Effect measures for behavioral factors adversely affecting fetal growth

Arsenio Spinillo, Ezio Capuzzo, Gaia Piazzi, Federica Baltaro, Angela Iasci, Sabrina Nicola

Research output: Contribution to journalArticlepeer-review


The purpose of this study was to estimate the proportion of ultrasonically diagnosed fetal growth retardation that may be attributable to potentially remediable behavioral factors (for example, cigarette smoking, alcohol use, and drug addiction). We computed multivariate odds ratios for fetal growth retardation associated with cigarette smoking and alcohol and illicit drug consumption in 350 singleton pregnancies complicated by fetal growth retardation and 700 controls. The odds ratio of fetal growth retardation among women who smoked throughout pregnancy was 2.61 (95% confidence interval, 1.38 to 4.93) compared to women who claimed to have stopped smoking by the 18th week of gestation. The summary attributable risk of fetal growth retardation associated with behavioral variables measured during the first trimester and thereafter ranged from 18 to 21%. By implication, the maximum proportion of fetal growth retardation that could theoretically be prevented by eliminating these risk factors accounts for about 1% of all births. However, allowance for the limited modifiability of preventable factors and the consistent overlap between them would probably reduce such estimate to less than 1%. We conclude that only interventions to reduce the prevalence of strong risk factors (for example, preeclampsia, sociodemographic variables) may have a substantial effect on the incidence of impaired fetal growth and subsequent infant morbidity.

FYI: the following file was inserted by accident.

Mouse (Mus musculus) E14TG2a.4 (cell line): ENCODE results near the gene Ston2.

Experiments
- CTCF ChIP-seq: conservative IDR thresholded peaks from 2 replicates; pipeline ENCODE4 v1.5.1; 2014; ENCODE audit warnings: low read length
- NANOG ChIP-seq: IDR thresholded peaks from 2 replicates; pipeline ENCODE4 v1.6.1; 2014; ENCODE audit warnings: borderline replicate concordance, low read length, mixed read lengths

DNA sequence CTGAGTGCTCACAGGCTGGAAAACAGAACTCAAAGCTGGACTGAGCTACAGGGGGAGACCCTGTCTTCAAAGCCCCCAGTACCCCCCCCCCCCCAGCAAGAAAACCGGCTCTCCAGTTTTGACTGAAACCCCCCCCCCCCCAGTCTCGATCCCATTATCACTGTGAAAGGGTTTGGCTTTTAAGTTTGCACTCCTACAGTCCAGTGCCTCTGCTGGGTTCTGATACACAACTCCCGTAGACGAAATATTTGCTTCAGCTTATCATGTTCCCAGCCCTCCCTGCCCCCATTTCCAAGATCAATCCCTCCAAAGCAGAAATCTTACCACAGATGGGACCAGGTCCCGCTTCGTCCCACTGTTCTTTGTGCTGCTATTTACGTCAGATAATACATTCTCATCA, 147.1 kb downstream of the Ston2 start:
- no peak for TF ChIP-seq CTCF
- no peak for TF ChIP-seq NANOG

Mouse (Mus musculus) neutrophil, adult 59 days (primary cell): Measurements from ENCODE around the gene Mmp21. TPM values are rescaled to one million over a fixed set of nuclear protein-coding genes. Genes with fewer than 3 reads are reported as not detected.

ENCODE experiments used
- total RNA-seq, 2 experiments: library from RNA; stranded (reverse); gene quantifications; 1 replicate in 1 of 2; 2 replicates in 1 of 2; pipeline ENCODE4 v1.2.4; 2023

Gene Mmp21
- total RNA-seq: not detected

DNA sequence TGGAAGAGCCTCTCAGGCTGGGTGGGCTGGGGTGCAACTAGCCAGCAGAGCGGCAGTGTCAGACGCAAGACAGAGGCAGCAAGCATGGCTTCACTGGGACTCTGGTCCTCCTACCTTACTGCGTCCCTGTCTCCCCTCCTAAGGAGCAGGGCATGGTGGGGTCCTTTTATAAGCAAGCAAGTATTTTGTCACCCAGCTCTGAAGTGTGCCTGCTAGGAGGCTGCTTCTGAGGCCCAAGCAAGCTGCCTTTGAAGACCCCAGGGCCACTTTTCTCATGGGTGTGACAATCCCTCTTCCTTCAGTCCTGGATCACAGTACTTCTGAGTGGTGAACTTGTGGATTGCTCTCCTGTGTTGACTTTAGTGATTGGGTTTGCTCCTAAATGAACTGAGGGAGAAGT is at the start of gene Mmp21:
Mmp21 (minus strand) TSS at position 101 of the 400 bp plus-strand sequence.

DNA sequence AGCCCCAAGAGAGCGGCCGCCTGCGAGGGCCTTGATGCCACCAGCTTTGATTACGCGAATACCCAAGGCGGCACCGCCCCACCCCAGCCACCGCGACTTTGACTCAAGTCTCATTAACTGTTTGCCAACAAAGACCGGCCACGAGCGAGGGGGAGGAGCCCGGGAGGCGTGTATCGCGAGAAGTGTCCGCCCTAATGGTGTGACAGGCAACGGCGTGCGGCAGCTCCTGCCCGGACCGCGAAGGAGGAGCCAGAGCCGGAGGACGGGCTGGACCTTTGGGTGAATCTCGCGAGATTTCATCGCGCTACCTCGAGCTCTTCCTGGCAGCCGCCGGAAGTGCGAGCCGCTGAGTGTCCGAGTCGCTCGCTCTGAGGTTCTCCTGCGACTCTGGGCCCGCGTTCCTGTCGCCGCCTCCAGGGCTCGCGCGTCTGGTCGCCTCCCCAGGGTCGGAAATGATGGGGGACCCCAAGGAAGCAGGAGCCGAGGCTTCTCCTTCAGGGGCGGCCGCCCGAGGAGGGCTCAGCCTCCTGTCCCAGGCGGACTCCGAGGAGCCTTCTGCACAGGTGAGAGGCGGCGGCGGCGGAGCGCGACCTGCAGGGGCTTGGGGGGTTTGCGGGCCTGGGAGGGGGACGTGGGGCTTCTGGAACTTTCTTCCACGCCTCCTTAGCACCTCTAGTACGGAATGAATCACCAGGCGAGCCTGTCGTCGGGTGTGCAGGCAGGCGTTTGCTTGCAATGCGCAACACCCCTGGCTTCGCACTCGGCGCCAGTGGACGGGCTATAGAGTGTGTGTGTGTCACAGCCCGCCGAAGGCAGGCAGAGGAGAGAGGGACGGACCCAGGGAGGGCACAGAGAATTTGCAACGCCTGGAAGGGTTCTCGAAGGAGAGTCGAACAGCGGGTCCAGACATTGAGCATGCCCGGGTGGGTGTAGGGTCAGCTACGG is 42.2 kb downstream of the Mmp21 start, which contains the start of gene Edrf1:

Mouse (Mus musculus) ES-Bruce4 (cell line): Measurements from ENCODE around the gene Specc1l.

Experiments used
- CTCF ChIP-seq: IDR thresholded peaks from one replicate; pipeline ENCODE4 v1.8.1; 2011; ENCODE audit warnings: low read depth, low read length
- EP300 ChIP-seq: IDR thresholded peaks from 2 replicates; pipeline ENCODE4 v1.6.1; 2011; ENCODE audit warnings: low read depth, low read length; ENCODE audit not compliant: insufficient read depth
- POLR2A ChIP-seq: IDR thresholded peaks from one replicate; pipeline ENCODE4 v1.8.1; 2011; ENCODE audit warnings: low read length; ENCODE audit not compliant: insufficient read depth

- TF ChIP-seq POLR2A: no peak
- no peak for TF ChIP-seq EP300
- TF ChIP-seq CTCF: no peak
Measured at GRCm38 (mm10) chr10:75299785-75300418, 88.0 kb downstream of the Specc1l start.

Original languageEnglish
Pages (from-to)119-123
Number of pages5
JournalAmerican Journal of Perinatology
Issue number2
Publication statusPublished - Feb 1996


  • alcohol abuse
  • cigarette smoking
  • Fetal growth retardation

ASJC Scopus subject areas

  • Pediatrics, Perinatology, and Child Health
  • Obstetrics and Gynaecology


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